The architectural complex, considered a “museum in itself”, comprises three distinct units: the fortified walls, equipped with ramparts, battlement walkways and artillery cubbies; the residential palace, decorated with Renaissance-era frescoes, and the keep. Each of the elements has been built, extended and modified at varying stages. The residential portion was constructed around a central courtyard and features notable frescoes both on its external and internal walls. Its rooms house antique furnishings and a permanent collection of three marble busts dating back to the Renaissance, which were uncovered during restoration works. A detail worth noting are the inscriptions carved by prisoners on the windows and walls. The first written evidence of the castle dates back to 1164, when emperor Frederick Redbeard assigned part of the fortification to Obizzo Malaspina. Some chroniclers recall that a century later, in 1268, Massa was occupied by Conradin of Swabia’s troops, who raided the land. The following year the castle was destroyed by soldiers from the neighbouring city of Lucca, whose governors no longer tolerated the support provided by the people of Massa to the emperor’s armed forces.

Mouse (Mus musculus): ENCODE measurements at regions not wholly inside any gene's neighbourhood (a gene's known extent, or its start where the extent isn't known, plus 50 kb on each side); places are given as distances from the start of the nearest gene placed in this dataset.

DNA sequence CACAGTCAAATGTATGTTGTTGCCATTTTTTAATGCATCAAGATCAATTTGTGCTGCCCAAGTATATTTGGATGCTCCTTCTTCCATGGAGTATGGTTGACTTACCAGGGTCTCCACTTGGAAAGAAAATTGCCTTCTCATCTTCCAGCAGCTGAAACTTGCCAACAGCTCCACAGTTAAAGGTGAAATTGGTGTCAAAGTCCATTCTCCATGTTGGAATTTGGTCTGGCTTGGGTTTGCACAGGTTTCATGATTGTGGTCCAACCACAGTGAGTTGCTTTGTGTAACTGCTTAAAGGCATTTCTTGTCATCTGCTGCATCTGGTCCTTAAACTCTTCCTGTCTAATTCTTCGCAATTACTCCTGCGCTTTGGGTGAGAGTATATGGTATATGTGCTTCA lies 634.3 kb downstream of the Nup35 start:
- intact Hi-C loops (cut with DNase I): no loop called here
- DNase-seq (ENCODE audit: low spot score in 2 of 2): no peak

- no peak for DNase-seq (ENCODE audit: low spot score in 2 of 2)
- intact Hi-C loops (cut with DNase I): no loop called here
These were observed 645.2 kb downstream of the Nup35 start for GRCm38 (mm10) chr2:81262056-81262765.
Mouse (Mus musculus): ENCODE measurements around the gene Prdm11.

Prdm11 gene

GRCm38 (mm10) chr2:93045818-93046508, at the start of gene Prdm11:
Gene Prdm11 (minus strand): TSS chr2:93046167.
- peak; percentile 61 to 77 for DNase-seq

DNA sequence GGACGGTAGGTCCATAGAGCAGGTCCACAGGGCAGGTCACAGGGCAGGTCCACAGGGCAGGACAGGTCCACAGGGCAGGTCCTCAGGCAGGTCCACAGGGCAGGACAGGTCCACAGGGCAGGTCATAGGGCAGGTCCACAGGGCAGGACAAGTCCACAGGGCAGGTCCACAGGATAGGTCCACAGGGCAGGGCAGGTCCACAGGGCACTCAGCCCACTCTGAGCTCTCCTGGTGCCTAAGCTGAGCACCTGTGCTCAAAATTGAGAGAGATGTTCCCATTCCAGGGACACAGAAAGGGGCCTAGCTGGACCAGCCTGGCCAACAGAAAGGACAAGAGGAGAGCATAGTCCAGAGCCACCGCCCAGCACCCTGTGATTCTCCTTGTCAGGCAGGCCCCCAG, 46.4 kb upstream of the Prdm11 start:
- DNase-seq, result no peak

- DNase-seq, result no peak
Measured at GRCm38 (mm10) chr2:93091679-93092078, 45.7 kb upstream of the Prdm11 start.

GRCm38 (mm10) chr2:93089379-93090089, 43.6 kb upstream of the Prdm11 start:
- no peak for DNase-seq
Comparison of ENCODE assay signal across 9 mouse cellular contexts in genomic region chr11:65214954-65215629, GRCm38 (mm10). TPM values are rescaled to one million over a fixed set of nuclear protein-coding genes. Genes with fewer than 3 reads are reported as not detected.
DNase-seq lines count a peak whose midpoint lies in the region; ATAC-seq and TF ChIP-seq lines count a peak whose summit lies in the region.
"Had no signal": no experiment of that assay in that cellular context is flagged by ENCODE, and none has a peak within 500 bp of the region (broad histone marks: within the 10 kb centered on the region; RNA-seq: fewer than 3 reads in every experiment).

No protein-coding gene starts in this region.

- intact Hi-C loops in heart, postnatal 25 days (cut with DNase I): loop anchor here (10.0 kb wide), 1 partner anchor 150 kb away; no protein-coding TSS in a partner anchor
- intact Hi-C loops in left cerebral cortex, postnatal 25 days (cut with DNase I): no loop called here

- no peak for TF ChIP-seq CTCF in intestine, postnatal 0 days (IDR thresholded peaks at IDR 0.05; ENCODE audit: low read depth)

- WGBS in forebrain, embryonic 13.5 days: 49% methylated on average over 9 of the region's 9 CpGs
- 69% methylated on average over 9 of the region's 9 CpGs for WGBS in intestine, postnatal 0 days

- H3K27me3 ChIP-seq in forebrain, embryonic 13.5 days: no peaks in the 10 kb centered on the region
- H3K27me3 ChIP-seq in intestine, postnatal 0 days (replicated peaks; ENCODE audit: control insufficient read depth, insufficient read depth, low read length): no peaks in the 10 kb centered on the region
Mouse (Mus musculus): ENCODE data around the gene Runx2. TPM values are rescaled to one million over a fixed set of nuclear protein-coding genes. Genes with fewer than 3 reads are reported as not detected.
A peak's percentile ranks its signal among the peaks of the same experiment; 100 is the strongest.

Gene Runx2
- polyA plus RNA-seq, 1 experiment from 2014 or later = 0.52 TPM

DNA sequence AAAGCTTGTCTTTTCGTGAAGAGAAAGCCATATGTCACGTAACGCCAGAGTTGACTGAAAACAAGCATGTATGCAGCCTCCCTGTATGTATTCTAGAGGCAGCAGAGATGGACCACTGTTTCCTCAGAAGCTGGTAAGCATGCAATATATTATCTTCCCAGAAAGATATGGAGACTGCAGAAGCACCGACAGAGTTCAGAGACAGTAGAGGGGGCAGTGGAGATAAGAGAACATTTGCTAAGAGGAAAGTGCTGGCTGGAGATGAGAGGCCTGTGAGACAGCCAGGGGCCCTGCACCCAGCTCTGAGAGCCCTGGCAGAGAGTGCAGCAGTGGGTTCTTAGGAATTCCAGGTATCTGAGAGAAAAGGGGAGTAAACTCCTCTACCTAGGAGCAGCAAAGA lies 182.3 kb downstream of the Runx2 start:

The succession of events and architectural phases undergone by the structure during the early Middle Ages are largely unknown; after the expulsion of the marquises of Massa, the castle passed into the hands of the Malaspina family, who would transfer it to Castruccio Castracani Antelminelli at the beginning of the 14th century. Until the mid 15th century, Massa and its castle fell beneath the influence of Lucca, Pisa and Florence, finally becoming the property of the Malapsina Marquises of Fosdinovo after an alternating series of events. During their rule, from the 15th to the 17th century, the castle was turned into a residence and underwent its most profound changes, with large architecturoups and for tour groups and families.